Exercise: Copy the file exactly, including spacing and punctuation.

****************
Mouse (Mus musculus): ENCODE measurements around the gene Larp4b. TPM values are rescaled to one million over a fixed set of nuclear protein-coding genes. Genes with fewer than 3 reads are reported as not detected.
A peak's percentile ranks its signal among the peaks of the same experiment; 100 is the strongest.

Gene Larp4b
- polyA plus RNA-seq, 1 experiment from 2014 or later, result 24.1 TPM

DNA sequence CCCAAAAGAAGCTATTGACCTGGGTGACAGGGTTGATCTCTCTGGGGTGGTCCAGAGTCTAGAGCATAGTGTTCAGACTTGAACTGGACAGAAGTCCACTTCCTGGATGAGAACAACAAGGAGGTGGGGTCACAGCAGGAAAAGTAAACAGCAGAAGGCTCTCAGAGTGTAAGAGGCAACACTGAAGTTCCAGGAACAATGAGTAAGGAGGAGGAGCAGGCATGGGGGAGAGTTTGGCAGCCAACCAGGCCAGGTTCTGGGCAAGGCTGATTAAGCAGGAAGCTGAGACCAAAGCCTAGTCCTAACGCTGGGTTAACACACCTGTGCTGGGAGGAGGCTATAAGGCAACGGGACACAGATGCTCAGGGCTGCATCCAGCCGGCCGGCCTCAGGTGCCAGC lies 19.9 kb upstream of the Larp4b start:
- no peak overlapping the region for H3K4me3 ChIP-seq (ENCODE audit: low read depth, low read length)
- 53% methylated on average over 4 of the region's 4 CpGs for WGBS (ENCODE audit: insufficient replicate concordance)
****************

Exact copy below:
Mouse (Mus musculus): ENCODE measurements around the gene Larp4b. TPM values are rescaled to one million over a fixed set of nuclear protein-coding genes. Genes with fewer than 3 reads are reported as not detected.
A peak's percentile ranks its signal among the peaks of the same experiment; 100 is the strongest.

Gene Larp4b
- polyA plus RNA-seq, 1 experiment from 2014 or later, result 24.1 TPM

DNA sequence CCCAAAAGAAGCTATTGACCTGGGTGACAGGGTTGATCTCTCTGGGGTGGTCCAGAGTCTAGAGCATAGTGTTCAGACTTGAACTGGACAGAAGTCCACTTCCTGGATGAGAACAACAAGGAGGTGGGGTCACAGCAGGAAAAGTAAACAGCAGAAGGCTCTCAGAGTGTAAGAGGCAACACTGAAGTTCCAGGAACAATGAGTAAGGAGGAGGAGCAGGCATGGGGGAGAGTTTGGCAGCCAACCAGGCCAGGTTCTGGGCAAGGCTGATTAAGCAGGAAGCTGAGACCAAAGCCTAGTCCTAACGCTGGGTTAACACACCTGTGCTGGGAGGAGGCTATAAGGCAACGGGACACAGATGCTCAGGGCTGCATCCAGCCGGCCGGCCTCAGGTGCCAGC lies 19.9 kb upstream of the Larp4b start:
- no peak overlapping the region for H3K4me3 ChIP-seq (ENCODE audit: low read depth, low read length)
- 53% methylated on average over 4 of the region's 4 CpGs for WGBS (ENCODE audit: insufficient replicate concordance)